President Clinton's national security advisers today defended their recommendation that economic sanctions against North Korea be lifted immediately in response to the isolated regime's agreement to forgo missile testing for the time being.

North Korea's pledge deserves to be rewarded with a positive gesture by the United States, White House national security adviser Samuel R. "Sandy" Berger said.

"In any negotiation, any discussion, obviously the question is what is the reciprocal benefit to the North Koreans, and the reciprocal benefit would be some easing of economic sanctions," Berger told reporters here, where Clinton finished up three days of meetings late Monday with other leaders in the Asia-Pacific Economic Cooperation forum. The waiver would not affect curbs on military and so-called dual-use technology.

The APEC session was dominated by discussion of how to respond to the brutal crackdown in the Indonesian province of East Timor following its vote two weeks ago to separate from Indonesia. Monday afternoon, Clinton met with East Timorese human rights activist Jose Ramos-Horta, a winner of the Nobel Peace Prize. By the summit's end, the air of desperation that had marked discussions at the beginning was partially lifted by Indonesian President B.J. Habibie's announcement that he will accept an international peacekeeping force for East Timor, and Berger indicated that Jakarta's pledge, like North Korea's, will be rewarded.

The North Korea breakthrough in talks in Berlin on Sunday, the apparent retreat by Indonesia on East Timor and a partial thaw in relations with China combined to leave Clinton in a stronger position on Asia-Pacific issues than when he arrived in Auckland. He was to leave this morning for Queenstown, on New Zealand's South Island, for a day of tourism.

Clinton has not approved the waiver of economic sanctions for North Korea, although his aides said they will recommend this to him. The likely waiver would be in effect as long as talks with Pyongyang continue, and as long as North Korea avoids provocative steps like a missile test.

Clinton can waive economic sanctions unilaterally, without congressional approval. Knowing the potential sensitivity of the issue, a senior White House official said, the administration has been consulting heavily with Congress during the review.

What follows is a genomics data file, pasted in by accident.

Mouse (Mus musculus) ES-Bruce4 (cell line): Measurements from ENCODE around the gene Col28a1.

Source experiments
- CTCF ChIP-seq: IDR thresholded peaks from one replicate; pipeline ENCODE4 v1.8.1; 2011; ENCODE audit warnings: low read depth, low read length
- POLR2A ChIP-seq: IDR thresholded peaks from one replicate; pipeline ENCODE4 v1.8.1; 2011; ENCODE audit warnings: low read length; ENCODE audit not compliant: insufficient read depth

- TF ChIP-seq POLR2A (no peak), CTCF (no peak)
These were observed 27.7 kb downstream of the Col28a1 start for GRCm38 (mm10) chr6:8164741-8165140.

Defending his sanctions recommendation, Berger rejected a suggestion that waiving economic sanctions rewards North Korea for not doing something that it should not have been threatening to do in the first place.

"Let's understand here that North Korea is not bound by any international agreements" with respect to missile testing, Berger said. At the same time, he added, the United States and Asian allies would have had a strongly negative response if North Korea had gone ahead with the test. North Korea test-fired a missile that flew over Japan in August 1998, setting off shock waves across the region.

As a practical matter, the likely lifting of economic sanctions will have a modest effect on the impoverished state.

Meanwhile, if Indonesia follows through on its promise to allow an Australian-led peace force, Berger said, Clinton is ready to reverse his order last week halting U.S. military aid and sales to Jakarta, as well as the recommendation that the International Monetary Fund and World Bank withhold support. White House national economic adviser Gene Sperling noted, however, that the IMF had concerns about suspected corruption in the Jakarta government and some of the country's top banks even before the East Timor violence. The Asian Development Bank today deferred approval of about $500 million in loans to Indonesia because of those concerns.

Administration officials acknowledge that the recent advances on Asian issues are incomplete. Clinton aides say they need demonstrable proof that Indonesia is sincere about its willingness to allow a U.N-sanctioned force to reverse East Timor's plunge into violence. The administration did not reach an agreement here for China's membership in the World Trade Organization, although they said negotiations were put back on track.

And the North Korea agreement on missile testing is itself a tentative first step. North Korea agreed to halt testing in the midst of broader talks about a reassessment of U.S.-North Korea relations. For years, with few exceptions, there essentially has been no U.S. relationship with Pyongyang, save for sporadic talks over discrete issues of disagreement. But Clinton has appointed his former defense secretary, William J. Perry, to carry out a review of North Korea policy.

At summit's end, Sperling and other administration officials touted progress at the meeting on a host of market-opening initiatives, among them measures to phase out export subsidies for agricultural products and agreement to resist the imposition of taxes on electronic commerce.

Staff writer Clay Chandler contributed to this report.

CAPTION: President Clinton speaks to reporters in Auckland concerning the situation in East Timor as national security advisor Samuel R. Berger, right, watches.